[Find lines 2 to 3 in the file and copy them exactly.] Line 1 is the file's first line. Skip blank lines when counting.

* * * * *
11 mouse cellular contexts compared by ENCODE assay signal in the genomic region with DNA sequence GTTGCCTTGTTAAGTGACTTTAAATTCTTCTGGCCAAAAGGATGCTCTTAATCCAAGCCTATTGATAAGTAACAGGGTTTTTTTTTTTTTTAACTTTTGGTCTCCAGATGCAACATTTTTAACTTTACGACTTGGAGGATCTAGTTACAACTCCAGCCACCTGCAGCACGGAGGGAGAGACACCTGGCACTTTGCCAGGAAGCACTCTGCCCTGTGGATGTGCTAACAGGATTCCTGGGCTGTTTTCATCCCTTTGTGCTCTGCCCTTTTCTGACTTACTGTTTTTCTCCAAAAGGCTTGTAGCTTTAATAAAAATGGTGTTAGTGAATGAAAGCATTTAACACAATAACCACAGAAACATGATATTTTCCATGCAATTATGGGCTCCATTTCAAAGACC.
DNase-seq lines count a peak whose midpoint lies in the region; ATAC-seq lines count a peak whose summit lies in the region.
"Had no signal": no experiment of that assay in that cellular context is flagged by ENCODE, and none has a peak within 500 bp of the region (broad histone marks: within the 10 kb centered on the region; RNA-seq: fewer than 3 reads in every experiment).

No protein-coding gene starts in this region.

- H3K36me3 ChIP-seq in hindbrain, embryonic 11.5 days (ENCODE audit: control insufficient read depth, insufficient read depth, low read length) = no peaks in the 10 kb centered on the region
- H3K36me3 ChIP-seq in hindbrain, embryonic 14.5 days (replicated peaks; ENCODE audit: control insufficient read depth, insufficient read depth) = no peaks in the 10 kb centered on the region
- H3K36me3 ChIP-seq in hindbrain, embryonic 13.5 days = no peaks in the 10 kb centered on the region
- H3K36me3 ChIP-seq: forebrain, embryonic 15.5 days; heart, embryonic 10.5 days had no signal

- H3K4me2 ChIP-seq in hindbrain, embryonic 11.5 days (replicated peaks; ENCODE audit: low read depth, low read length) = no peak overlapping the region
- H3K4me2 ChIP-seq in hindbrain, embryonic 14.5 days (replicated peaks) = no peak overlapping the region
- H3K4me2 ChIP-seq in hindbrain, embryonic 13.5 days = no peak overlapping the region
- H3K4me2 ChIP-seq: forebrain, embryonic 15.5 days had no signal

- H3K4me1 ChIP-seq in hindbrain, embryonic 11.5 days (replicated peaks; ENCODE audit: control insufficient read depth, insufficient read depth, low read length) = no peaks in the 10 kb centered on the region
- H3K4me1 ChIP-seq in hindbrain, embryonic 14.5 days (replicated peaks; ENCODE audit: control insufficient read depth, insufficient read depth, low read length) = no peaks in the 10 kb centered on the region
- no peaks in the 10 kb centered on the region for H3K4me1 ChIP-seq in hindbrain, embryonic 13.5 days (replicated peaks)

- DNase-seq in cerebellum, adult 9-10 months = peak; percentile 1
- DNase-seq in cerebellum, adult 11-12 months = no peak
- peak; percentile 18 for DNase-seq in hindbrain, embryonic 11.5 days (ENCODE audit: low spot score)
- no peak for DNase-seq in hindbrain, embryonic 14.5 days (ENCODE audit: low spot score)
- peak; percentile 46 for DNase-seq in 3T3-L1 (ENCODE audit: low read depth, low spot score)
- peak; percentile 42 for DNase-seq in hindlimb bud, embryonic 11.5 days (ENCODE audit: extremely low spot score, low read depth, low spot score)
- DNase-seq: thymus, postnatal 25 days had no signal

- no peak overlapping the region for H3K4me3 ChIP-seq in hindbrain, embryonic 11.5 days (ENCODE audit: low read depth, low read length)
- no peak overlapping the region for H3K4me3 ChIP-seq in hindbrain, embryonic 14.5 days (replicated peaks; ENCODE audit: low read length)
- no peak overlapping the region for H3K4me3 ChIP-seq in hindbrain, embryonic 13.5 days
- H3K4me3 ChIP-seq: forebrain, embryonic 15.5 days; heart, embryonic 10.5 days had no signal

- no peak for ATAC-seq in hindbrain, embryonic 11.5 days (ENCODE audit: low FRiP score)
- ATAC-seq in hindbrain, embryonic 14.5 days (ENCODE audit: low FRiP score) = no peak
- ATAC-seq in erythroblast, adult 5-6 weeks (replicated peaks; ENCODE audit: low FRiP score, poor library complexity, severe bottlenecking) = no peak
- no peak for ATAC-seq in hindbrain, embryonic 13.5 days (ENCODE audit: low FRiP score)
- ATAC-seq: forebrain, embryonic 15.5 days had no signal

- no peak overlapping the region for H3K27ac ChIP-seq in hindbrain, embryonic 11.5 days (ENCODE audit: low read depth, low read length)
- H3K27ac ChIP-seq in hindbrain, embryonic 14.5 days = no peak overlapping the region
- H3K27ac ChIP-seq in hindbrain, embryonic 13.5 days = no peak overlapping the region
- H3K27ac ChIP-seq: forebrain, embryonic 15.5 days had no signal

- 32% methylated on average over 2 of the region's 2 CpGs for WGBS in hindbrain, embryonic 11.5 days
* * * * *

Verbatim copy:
DNase-seq lines count a peak whose midpoint lies in the region; ATAC-seq lines count a peak whose summit lies in the region.
"Had no signal": no experiment of that assay in that cellular context is flagged by ENCODE, and none has a peak within 500 bp of the region (broad histone marks: within the 10 kb centered on the region; RNA-seq: fewer than 3 reads in every experiment).